A multi-phase stimulation treatment was required and subsequently executed in deep-water Gulf of Mexico to remediate a multitude of damage mechanisms resulting from years of hydrocarbon production. Among the many challenges that deep-water operators must face, there is the need for remediation of wells experiencing a decline in production. The execution of these treatments can prove to be very costly and require extensive damage assessments to properly design the most effective stimulation plan. Treatment placement is a major part of the decision process and will impact the performance of the job. A well in the Mississippi Canyon field had an asphaltene deposition issue based on asphaltene onset pressure evaluations as well as suspected fines migration issues. Each requiring its own treatment protocol. This operation required that a rig be moved onto location so that the job could be pumped via coiled tubing to assure injectivity into the zone of interest.

A multiphase approach design included:

Phase I -a screen/near wellbore soak

Phase II- a diverted specialty solvent formation treatment to remediate asphaltene deposition.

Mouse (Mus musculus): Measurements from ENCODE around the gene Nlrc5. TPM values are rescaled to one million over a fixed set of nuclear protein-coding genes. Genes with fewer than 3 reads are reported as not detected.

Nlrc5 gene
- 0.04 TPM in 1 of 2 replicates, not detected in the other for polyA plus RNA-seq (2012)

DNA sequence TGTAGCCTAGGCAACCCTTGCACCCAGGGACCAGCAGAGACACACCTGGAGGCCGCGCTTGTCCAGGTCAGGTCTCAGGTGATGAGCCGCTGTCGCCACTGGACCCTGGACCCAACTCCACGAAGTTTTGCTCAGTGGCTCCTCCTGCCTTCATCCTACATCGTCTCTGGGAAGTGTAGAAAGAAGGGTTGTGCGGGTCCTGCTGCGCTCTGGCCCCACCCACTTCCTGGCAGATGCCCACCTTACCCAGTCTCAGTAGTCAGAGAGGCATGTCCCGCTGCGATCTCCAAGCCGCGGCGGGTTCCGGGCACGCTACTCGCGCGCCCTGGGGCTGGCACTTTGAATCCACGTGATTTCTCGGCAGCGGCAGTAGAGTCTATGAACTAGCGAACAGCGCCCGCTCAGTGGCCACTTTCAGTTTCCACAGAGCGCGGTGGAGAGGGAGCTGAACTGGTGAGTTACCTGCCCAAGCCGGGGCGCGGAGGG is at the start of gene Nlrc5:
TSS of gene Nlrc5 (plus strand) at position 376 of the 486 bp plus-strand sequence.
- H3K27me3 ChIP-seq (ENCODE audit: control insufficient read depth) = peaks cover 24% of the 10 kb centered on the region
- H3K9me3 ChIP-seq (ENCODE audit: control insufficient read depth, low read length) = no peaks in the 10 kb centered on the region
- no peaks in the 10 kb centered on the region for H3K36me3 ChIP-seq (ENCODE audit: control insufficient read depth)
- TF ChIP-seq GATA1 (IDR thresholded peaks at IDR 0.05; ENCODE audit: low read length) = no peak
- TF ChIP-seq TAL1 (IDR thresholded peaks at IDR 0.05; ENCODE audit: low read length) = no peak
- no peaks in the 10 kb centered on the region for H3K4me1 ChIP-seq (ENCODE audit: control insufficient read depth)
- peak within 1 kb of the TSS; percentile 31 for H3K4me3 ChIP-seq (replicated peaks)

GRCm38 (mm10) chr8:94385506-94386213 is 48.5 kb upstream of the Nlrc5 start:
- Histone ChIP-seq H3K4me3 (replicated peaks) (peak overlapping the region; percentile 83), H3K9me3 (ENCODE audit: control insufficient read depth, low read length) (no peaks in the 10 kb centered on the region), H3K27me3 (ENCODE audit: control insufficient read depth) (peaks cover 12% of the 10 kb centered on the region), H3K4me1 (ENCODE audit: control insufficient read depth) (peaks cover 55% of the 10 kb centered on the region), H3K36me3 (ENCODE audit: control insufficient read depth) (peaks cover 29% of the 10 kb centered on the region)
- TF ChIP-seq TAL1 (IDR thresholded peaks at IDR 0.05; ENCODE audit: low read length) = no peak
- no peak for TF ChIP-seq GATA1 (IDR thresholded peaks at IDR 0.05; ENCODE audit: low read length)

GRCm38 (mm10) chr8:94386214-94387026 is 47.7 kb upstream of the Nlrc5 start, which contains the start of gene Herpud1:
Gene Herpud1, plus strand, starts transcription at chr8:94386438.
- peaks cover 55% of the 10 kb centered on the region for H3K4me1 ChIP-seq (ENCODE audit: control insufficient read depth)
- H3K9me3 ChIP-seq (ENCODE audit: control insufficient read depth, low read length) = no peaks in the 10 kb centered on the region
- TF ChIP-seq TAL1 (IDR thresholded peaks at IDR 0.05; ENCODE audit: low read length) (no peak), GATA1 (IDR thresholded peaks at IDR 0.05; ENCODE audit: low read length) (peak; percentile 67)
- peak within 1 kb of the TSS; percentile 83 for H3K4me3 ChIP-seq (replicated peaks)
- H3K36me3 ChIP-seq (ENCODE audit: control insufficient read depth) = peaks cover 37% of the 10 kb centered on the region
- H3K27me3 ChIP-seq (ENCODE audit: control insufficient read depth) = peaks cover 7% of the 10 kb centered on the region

Phase III- a diverted mud acid treatment that included specialty stimulation systems to address scaling, clay and fines issues.

The challenge is the difference between utilizing xylene alone for organic deposition removal verses specialty solvent treatments specific to asphaltene removal as well as the use of deep penetrating hydrofluoric acid blends and specialty additive packages.

Utilizing this multi-phase approach resulted in a successful treatment outcome for the operator. An increase in total fluids production, an increase in flowing tubing and a job pay off of less than 30 days was the result of finding a solution to these particular set of challenges.

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